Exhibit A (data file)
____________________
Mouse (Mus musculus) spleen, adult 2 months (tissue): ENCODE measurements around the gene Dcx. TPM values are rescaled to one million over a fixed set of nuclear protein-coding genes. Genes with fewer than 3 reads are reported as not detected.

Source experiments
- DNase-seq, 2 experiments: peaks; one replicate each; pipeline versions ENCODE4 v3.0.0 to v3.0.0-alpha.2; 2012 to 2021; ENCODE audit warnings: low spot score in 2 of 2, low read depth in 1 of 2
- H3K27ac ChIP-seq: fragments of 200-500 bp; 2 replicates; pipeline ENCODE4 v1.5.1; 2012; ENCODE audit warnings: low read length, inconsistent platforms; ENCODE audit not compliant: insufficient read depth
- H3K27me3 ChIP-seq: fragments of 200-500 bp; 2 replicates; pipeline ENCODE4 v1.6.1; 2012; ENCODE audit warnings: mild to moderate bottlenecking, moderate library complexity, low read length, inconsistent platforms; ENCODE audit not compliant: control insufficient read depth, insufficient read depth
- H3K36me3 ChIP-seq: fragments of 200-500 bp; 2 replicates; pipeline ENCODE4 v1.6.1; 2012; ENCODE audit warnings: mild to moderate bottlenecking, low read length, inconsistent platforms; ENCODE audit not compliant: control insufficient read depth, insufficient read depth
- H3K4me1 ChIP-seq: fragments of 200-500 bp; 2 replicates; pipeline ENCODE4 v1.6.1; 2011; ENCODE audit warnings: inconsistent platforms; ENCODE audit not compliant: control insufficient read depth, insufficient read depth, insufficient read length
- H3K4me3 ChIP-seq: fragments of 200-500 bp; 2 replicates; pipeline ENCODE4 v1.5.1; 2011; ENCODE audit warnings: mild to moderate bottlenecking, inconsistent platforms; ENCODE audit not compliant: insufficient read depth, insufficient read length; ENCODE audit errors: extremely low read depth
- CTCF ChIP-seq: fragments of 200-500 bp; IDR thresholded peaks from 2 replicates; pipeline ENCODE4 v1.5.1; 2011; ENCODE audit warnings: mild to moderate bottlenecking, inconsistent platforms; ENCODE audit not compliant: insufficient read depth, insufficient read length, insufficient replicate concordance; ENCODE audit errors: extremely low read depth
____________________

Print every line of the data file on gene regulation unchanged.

Mouse (Mus musculus) spleen, adult 2 months (tissue): ENCODE measurements around the gene Dcx. TPM values are rescaled to one million over a fixed set of nuclear protein-coding genes. Genes with fewer than 3 reads are reported as not detected.

Source experiments
- DNase-seq, 2 experiments: peaks; one replicate each; pipeline versions ENCODE4 v3.0.0 to v3.0.0-alpha.2; 2012 to 2021; ENCODE audit warnings: low spot score in 2 of 2, low read depth in 1 of 2
- H3K27ac ChIP-seq: fragments of 200-500 bp; 2 replicates; pipeline ENCODE4 v1.5.1; 2012; ENCODE audit warnings: low read length, inconsistent platforms; ENCODE audit not compliant: insufficient read depth
- H3K27me3 ChIP-seq: fragments of 200-500 bp; 2 replicates; pipeline ENCODE4 v1.6.1; 2012; ENCODE audit warnings: mild to moderate bottlenecking, moderate library complexity, low read length, inconsistent platforms; ENCODE audit not compliant: control insufficient read depth, insufficient read depth
- H3K36me3 ChIP-seq: fragments of 200-500 bp; 2 replicates; pipeline ENCODE4 v1.6.1; 2012; ENCODE audit warnings: mild to moderate bottlenecking, low read length, inconsistent platforms; ENCODE audit not compliant: control insufficient read depth, insufficient read depth
- H3K4me1 ChIP-seq: fragments of 200-500 bp; 2 replicates; pipeline ENCODE4 v1.6.1; 2011; ENCODE audit warnings: inconsistent platforms; ENCODE audit not compliant: control insufficient read depth, insufficient read depth, insufficient read length
- H3K4me3 ChIP-seq: fragments of 200-500 bp; 2 replicates; pipeline ENCODE4 v1.5.1; 2011; ENCODE audit warnings: mild to moderate bottlenecking, inconsistent platforms; ENCODE audit not compliant: insufficient read depth, insufficient read length; ENCODE audit errors: extremely low read depth
- CTCF ChIP-seq: fragments of 200-500 bp; IDR thresholded peaks from 2 replicates; pipeline ENCODE4 v1.5.1; 2011; ENCODE audit warnings: mild to moderate bottlenecking, inconsistent platforms; ENCODE audit not compliant: insufficient read depth, insufficient read length, insufficient replicate concordance; ENCODE audit errors: extremely low read depth